Northamptonshire County Council has been scolded and told to "accept its faults" after a man was forced to pay more than £17,000 in private care costs for services he should have received from the local authority.
An investigation by the Ombudsman found the man was asked to choose which of his care needs the council should meet.
But the complaints body has reminded the county council they have a duty to meet all service users' eligible needs, and has ordered them to "put things right"
However, the council says it will challenge the Ombudsman's recommendations to foot the £17,000 bill.
The investigation found the council’s assessment of a man, who is profoundly deaf, suffers from sleep apnoea, anxiety and has other mental health needs, indicated he required both day and night-time support.
However, the council only provided the man with night-time care and advised him if he wanted support during the day, it would reduce the care he received at night.
The council initially accepted there had been fault with the way it had treated the man and his family, but withdrew its acceptance four months later.
Local Government and social care Ombudsman Michael King said: "People should not be put in the position of having to pick and choose which areas of their life are supported and which neglected.
"It’s not an option to prioritise support and discard any that do not suit the council.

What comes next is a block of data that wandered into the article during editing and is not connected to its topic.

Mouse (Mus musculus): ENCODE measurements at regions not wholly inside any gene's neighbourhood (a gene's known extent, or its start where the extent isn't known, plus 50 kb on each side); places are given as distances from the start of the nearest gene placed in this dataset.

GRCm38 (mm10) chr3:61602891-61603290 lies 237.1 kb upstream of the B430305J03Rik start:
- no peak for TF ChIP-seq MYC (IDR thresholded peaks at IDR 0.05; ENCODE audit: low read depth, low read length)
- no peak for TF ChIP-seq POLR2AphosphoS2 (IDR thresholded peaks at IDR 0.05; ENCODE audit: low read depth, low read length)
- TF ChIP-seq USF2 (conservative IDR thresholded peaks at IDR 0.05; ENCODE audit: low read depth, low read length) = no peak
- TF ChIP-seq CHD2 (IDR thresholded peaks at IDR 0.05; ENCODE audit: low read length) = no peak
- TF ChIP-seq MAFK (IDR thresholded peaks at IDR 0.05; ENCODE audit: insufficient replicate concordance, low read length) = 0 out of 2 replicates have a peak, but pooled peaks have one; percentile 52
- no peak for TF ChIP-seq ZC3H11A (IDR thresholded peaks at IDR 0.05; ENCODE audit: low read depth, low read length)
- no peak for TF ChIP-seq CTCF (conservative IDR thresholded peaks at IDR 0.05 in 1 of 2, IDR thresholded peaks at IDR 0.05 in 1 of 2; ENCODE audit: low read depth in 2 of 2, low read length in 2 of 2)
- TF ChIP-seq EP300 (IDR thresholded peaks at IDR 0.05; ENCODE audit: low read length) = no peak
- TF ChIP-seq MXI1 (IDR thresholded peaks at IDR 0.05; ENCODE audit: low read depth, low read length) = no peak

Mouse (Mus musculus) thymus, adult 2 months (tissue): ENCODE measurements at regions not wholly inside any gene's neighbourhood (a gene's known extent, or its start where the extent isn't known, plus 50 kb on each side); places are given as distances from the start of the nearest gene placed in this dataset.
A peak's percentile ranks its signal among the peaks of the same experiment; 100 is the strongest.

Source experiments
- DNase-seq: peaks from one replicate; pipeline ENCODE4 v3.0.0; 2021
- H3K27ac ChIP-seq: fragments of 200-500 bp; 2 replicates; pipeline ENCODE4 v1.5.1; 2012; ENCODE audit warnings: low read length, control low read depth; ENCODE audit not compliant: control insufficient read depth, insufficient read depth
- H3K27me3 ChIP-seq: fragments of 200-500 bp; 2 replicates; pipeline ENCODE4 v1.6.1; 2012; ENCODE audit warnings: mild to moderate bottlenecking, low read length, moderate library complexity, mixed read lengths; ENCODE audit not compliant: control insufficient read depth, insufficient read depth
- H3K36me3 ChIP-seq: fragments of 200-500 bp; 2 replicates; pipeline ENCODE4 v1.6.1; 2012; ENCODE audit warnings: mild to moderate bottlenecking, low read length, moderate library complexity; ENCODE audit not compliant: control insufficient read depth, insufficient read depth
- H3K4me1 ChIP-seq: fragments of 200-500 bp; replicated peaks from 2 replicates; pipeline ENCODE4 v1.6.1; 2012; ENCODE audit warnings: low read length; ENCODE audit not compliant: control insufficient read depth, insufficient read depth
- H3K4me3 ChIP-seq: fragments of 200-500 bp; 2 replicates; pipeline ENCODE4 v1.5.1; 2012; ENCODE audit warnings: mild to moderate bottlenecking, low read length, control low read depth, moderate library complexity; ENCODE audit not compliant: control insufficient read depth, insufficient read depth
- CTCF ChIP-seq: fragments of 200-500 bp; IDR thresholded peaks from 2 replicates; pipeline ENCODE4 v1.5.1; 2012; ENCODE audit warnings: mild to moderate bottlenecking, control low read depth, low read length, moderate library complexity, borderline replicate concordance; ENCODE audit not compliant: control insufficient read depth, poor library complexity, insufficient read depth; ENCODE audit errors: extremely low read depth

"In this case, I am particularly disappointed Northamptonshire council has reneged on its acceptance of fault, and left the family without support for so much longer."
The man and his family have had to pay for private daytime support – at a cost of more than £17,000 - because the council did not fund his daytime care. The council has been asked to refund the bill.
A Northamptonshire County Council spokesman said: “In the interests of balancing the provision of quality services against ensuring taxpayers’ money is spent correctly, we are challenging a number of aspects of the ombudsman’s recommendations. This includes issues around the private care purchased by the service user, which was an informal care arrangement and for which he has been unable to adequately evidence this expenditure.
“That said, we are committed to working with the service user and his family to ensure that an up-to-date assessment of his needs can take place and that these assessed needs are met in accordance with our eligibility criteria for services.”